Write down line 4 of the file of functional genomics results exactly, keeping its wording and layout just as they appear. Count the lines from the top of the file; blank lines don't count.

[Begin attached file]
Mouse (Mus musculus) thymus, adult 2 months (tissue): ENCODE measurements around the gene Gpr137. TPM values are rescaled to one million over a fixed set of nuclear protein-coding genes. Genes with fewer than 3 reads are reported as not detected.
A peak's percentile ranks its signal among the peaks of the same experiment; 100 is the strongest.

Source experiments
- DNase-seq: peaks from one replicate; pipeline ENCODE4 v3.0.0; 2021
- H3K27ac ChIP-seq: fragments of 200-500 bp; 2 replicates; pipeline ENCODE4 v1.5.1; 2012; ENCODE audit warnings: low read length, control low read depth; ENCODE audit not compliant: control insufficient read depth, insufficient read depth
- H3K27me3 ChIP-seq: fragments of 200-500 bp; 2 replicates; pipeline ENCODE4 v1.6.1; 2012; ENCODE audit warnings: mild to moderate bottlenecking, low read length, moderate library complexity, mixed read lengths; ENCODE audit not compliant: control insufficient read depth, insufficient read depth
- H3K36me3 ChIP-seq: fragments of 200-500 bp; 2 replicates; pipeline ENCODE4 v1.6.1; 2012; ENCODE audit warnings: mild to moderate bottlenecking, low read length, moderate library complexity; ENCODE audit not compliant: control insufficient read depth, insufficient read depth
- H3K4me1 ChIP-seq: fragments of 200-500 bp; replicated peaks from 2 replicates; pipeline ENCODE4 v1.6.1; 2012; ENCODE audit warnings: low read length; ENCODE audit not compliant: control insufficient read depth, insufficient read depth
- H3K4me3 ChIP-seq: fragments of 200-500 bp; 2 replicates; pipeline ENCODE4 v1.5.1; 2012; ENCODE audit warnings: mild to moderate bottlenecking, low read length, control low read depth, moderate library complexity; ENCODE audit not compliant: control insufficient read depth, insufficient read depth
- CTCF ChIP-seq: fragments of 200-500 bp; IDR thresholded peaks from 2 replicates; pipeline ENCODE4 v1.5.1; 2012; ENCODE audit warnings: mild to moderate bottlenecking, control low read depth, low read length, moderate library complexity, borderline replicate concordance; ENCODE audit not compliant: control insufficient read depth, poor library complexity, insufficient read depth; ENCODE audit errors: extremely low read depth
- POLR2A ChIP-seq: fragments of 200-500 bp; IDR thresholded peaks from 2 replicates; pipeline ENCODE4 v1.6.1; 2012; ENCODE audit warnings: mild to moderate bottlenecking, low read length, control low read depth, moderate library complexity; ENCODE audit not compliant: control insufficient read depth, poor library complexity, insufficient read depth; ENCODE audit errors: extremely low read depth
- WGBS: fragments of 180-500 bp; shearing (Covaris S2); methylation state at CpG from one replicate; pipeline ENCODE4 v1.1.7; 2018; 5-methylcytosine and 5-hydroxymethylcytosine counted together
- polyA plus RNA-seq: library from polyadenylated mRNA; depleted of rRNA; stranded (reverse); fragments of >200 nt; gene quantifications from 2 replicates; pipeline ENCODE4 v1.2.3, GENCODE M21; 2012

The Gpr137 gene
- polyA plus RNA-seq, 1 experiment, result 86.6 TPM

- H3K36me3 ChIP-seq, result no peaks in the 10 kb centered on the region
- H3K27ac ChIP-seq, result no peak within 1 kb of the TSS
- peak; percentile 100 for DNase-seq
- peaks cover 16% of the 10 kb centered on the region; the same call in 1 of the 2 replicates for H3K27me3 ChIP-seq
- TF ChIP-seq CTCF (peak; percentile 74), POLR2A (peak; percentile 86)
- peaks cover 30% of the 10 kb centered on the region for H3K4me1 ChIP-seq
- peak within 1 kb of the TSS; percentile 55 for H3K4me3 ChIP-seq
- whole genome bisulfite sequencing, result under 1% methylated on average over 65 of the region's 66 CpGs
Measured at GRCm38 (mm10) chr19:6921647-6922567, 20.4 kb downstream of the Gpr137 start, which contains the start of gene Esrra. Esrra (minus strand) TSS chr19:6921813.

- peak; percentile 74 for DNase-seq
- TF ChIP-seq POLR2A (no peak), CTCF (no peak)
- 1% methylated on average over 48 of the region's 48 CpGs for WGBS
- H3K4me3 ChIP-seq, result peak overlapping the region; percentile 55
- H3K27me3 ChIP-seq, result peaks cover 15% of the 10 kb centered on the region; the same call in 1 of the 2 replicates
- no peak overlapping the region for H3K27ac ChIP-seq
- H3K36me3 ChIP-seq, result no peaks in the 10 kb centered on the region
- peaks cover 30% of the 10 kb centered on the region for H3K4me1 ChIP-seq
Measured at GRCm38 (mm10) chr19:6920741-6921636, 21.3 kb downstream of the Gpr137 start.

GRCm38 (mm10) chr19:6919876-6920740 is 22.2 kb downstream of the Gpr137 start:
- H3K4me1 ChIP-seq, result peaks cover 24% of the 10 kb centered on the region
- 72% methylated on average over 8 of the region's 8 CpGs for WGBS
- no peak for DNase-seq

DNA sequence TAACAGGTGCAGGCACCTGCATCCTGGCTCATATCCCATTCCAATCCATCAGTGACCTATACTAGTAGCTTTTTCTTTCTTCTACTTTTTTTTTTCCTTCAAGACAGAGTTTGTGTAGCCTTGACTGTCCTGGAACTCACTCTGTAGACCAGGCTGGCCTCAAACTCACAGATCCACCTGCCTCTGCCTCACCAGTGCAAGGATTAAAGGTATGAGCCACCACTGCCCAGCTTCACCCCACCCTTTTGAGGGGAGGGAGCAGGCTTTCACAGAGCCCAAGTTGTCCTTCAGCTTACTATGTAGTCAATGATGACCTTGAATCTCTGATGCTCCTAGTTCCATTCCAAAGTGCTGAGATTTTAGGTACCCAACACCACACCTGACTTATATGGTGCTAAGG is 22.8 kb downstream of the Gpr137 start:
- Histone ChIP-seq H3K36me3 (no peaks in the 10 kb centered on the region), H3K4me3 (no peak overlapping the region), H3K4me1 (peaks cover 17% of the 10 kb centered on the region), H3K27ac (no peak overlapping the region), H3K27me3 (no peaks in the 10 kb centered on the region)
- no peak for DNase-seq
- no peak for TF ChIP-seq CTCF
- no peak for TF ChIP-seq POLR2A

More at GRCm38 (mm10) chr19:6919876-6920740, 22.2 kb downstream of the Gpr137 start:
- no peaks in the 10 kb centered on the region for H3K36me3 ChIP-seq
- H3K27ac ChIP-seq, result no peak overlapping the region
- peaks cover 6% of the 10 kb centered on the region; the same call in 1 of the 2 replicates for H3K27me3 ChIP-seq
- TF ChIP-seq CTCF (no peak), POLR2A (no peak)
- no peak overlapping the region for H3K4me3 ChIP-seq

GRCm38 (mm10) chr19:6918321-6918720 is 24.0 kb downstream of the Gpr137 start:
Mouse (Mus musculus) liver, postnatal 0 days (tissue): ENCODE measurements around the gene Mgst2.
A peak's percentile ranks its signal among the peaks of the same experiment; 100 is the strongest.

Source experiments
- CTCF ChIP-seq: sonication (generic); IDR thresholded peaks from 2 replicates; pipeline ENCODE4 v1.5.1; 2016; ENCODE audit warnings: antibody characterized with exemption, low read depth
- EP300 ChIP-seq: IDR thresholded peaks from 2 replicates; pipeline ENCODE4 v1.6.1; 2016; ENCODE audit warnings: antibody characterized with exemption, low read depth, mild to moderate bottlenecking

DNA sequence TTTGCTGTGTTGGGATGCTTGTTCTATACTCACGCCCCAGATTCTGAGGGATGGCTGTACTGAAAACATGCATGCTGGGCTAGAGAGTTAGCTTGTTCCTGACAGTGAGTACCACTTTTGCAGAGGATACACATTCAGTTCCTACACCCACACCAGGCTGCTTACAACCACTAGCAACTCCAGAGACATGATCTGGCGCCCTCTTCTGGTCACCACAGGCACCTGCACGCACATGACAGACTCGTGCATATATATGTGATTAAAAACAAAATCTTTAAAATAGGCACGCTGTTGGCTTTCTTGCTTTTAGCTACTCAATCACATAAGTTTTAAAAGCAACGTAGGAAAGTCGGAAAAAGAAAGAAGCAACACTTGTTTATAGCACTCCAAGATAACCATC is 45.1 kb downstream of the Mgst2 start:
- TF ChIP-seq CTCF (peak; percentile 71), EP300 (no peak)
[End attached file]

- DNase-seq: peaks from one replicate; pipeline ENCODE4 v3.0.0; 2021